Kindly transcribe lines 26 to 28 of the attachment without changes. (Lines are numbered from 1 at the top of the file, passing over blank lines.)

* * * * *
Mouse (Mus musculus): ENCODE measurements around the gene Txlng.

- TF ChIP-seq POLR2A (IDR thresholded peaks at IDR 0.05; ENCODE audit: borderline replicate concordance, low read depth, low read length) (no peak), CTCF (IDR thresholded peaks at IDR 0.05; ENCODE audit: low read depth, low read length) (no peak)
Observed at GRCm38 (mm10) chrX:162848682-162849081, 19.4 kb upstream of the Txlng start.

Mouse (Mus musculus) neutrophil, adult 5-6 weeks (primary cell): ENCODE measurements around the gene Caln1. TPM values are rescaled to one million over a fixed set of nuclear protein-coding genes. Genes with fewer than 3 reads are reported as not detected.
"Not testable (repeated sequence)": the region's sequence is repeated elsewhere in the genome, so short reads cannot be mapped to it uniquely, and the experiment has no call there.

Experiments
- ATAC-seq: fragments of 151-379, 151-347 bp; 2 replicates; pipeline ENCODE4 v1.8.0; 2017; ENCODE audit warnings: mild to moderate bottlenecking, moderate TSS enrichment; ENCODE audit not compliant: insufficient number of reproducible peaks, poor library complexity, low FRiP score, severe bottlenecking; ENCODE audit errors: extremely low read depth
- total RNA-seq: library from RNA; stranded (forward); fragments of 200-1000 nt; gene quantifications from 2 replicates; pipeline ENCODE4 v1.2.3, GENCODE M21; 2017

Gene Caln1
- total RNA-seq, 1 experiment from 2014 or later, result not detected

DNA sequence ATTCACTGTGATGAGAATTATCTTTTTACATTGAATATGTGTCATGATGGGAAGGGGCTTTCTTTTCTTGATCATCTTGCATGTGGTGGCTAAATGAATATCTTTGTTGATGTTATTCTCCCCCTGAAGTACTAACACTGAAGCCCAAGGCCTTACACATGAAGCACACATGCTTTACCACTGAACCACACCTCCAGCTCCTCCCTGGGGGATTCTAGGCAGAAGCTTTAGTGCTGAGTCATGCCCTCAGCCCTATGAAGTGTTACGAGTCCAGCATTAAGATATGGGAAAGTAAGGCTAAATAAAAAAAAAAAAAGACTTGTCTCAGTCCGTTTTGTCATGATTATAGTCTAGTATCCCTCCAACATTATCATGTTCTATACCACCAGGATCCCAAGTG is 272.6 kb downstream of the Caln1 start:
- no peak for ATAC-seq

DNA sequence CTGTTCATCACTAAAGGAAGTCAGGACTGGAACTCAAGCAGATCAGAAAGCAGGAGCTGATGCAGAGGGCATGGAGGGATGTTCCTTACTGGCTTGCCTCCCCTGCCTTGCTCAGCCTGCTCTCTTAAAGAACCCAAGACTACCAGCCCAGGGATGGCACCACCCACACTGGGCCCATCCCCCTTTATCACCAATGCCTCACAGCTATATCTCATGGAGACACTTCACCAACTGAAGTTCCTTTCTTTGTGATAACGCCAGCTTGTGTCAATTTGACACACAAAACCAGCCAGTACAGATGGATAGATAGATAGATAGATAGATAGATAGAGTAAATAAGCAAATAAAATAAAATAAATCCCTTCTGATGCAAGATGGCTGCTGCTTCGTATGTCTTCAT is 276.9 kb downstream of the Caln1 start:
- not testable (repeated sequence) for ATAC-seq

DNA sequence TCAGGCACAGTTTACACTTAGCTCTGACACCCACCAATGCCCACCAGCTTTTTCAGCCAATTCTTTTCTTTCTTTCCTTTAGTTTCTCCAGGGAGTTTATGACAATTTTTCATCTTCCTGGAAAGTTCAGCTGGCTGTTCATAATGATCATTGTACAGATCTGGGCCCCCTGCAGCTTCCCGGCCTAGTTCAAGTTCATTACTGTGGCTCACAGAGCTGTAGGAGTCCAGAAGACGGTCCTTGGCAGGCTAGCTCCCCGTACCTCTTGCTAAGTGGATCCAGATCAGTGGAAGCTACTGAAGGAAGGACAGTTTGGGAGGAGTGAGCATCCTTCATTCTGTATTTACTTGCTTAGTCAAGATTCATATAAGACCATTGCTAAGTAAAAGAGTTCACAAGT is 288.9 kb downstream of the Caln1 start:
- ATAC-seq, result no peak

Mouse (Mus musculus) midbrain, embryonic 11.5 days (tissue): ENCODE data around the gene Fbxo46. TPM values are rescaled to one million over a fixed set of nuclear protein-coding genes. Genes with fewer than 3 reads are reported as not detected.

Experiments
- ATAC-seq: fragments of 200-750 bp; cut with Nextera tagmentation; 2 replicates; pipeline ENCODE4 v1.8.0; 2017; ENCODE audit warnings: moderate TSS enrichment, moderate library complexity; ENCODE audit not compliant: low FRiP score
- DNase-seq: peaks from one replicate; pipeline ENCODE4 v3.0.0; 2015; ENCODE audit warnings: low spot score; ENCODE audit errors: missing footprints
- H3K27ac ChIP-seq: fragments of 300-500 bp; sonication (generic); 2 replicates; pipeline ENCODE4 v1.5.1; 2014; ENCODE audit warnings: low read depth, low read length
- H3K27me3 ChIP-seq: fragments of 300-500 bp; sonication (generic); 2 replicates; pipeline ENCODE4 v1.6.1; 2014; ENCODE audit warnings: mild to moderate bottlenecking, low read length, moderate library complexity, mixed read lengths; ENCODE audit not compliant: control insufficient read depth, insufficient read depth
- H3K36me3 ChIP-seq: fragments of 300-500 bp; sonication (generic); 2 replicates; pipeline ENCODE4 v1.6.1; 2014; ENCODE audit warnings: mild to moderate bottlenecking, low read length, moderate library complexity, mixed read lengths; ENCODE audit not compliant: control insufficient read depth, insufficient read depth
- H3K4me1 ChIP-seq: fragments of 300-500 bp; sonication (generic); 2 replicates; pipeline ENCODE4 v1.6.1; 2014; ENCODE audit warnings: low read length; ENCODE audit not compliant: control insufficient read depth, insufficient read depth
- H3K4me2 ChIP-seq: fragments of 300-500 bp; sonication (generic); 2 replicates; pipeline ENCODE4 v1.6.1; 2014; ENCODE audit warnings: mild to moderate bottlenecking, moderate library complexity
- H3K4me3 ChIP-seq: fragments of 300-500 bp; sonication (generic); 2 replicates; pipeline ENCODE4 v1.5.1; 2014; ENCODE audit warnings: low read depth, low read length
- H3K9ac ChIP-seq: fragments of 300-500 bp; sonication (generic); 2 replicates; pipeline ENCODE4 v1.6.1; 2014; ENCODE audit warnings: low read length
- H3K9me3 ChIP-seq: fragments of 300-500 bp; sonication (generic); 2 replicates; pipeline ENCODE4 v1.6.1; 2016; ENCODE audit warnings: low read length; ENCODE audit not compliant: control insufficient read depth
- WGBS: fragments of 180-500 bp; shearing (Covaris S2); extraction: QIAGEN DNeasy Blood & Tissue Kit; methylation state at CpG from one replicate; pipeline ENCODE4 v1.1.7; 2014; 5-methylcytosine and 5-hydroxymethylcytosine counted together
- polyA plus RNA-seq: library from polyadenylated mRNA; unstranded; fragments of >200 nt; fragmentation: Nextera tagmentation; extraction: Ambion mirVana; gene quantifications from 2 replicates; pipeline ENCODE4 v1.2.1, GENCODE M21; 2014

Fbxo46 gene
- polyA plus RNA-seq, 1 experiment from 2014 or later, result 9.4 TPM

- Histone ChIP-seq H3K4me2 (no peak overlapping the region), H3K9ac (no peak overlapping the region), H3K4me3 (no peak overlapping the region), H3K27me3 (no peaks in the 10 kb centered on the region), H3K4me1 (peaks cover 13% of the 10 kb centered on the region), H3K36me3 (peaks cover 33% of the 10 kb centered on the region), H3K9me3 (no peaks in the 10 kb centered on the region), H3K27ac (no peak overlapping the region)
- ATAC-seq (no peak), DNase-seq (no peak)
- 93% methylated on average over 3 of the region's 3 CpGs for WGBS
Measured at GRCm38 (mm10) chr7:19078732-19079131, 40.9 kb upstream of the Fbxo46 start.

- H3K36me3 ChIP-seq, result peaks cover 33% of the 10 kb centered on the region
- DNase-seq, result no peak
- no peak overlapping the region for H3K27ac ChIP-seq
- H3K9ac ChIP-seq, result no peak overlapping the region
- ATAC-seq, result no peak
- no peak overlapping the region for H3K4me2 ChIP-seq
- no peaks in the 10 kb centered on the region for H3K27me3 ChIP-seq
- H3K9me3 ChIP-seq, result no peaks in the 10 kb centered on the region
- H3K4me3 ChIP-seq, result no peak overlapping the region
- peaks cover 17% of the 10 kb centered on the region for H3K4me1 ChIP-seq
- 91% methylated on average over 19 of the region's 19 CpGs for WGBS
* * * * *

- H3K4me3 ChIP-seq: fragments of 300-500 bp; sonication (generic); 2 replicates; pipeline ENCODE4 v1.5.1; 2014; ENCODE audit warnings: low read depth, low read length
- H3K9ac ChIP-seq: fragments of 300-500 bp; sonication (generic); 2 replicates; pipeline ENCODE4 v1.6.1; 2014; ENCODE audit warnings: low read length
- H3K9me3 ChIP-seq: fragments of 300-500 bp; sonication (generic); 2 replicates; pipeline ENCODE4 v1.6.1; 2016; ENCODE audit warnings: low read length; ENCODE audit not compliant: control insufficient read depth